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The “Syracusia” (3rd c. B.C.) – The first cruise ship in human history

This was a gigantic ship, 75 meter long, adaptable  to three uses (luxury passenger cruiser, merchant ship and warship). She was built circa 240 B.C. by order of the tyrant of Syracuse Hieron II, by the naval engineer Archias of Corinth under Archimedes’ supervision.
On the lower deck were the storeromms for supplies and commodities, a water tank, a fish farm, stables for horses, ovens, mills, labs, a pumping station, etc.
On the second deck were posh berths for the passengers and the officers of the crew, a kitchen, a gym, a leisure room, a library, steam baths, gardens, walkways, as well as a temple dedicated to Aphrodite.
On the third deck, the top one, there were peripheral walls with bastions and dozens of defensive machines, such as 8 towers, turtles, stone throwing cranes, iron hands, catapults, etc. On the perimeter of the ship, iron railings prevented the access of enemy vessels. She carried along a large barge, many boats and fishing boats.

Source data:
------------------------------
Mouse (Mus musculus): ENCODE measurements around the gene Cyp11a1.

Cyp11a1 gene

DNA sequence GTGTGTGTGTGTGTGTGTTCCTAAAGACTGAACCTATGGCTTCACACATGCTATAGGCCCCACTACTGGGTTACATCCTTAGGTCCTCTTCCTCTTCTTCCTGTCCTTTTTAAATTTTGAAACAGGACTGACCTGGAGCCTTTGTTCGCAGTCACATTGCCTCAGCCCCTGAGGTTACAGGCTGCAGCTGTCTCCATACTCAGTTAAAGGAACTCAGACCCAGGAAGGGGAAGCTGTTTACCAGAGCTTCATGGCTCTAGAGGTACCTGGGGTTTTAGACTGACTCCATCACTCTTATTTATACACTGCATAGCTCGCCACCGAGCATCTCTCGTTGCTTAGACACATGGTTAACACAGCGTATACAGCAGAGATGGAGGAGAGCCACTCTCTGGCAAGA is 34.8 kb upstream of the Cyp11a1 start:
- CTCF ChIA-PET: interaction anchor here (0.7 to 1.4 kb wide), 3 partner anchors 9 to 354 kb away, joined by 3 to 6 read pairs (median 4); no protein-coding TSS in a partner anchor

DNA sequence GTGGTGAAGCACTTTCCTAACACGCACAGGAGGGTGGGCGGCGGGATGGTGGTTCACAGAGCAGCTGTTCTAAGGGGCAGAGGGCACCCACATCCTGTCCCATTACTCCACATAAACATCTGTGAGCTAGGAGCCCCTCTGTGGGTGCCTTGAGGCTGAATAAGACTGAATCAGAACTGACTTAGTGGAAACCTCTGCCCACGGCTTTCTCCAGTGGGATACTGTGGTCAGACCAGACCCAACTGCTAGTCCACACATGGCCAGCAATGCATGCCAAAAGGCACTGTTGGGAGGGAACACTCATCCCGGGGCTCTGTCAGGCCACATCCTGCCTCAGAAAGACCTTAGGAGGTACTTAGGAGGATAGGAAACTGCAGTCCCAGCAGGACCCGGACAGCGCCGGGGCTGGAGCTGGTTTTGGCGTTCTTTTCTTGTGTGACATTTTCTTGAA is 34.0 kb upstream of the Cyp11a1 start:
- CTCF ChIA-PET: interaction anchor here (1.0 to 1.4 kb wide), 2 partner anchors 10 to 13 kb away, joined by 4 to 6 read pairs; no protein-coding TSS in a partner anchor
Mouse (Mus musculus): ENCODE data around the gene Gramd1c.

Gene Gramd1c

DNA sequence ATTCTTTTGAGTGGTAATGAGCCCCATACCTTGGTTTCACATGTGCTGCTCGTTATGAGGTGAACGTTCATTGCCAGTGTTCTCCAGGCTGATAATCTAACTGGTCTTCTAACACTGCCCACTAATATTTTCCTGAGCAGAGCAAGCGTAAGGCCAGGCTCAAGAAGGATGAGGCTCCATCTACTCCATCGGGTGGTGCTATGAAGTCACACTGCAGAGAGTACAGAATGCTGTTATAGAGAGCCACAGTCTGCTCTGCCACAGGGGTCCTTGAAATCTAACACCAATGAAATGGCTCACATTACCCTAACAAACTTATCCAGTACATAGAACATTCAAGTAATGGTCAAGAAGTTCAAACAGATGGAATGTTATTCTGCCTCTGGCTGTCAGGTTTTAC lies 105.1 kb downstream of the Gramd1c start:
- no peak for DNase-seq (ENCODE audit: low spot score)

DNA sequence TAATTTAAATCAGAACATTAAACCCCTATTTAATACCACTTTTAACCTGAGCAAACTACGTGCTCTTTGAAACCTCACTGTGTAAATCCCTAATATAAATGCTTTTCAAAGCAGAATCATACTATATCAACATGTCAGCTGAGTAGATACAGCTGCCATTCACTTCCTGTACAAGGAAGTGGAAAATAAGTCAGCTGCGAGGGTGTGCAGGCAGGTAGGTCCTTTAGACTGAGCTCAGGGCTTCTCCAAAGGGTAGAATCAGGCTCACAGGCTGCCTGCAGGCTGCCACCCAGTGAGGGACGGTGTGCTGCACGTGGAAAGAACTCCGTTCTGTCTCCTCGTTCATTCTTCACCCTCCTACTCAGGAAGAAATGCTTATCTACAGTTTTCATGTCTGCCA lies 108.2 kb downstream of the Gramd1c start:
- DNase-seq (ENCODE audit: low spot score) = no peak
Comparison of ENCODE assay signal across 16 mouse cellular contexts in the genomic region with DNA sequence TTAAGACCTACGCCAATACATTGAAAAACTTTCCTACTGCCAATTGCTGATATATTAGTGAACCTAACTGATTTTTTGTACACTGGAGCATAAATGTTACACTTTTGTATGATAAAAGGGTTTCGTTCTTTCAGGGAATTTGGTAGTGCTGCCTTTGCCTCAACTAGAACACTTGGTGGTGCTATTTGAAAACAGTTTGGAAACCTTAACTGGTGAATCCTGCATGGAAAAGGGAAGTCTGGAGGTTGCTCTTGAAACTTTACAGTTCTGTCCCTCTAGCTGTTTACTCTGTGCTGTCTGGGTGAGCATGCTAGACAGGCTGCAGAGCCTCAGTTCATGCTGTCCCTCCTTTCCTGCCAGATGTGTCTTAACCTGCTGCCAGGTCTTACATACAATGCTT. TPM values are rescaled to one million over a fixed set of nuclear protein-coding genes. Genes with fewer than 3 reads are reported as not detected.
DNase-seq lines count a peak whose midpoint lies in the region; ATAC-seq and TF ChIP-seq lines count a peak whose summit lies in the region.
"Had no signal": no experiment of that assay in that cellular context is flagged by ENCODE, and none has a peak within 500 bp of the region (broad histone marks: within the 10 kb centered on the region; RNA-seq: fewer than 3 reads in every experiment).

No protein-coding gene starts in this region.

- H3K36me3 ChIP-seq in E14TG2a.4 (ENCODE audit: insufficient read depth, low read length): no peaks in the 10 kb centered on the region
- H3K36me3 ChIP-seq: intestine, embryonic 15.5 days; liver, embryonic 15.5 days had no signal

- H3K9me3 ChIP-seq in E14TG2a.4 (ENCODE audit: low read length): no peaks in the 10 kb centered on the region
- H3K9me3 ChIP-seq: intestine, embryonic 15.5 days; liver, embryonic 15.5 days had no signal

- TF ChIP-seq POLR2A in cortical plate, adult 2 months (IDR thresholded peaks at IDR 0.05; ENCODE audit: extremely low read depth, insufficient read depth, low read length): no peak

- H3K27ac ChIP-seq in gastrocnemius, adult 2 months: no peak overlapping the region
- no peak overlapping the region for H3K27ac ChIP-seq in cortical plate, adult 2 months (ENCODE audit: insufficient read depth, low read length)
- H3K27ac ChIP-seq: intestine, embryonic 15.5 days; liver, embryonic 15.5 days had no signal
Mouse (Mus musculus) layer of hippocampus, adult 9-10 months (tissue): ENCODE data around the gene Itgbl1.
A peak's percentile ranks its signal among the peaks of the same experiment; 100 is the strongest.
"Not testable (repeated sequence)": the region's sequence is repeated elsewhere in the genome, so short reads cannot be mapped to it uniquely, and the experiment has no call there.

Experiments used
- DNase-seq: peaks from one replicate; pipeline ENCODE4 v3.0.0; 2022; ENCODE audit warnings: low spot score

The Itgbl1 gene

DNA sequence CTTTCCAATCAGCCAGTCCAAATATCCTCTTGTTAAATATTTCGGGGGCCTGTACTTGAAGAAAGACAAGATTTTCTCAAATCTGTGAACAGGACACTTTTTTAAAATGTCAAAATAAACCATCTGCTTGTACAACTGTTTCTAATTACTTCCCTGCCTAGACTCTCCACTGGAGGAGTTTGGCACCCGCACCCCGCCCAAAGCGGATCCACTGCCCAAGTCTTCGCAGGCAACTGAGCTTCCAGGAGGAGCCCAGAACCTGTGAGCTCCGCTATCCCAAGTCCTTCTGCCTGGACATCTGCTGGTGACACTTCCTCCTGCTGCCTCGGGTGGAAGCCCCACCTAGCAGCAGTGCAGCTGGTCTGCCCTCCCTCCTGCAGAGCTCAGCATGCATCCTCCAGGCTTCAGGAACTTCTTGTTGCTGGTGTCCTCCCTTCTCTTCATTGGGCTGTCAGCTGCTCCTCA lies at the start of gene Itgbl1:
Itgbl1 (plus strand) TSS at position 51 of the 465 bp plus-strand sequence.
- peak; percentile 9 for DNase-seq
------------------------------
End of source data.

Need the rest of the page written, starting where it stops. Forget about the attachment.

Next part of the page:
For propulsion it relied on three sails and 20 rows of oars on each side. She only made a single voyage bringing grain from Syracuse to Alexandria, and she was donated to Ptolemy III Euergetes.
Only a decade later, Plolemy IV Philopator (221-205 B.C.) had a similar ship built (of a modern catamaran type) almost double the size (about 130 m) with  a double keel, the so called tessarakonteres (“forty-rowed”). The technology of Syracusia and the gigantic ships of the Ptolemies was lost and reappered in the Western civilization 1.500 years later.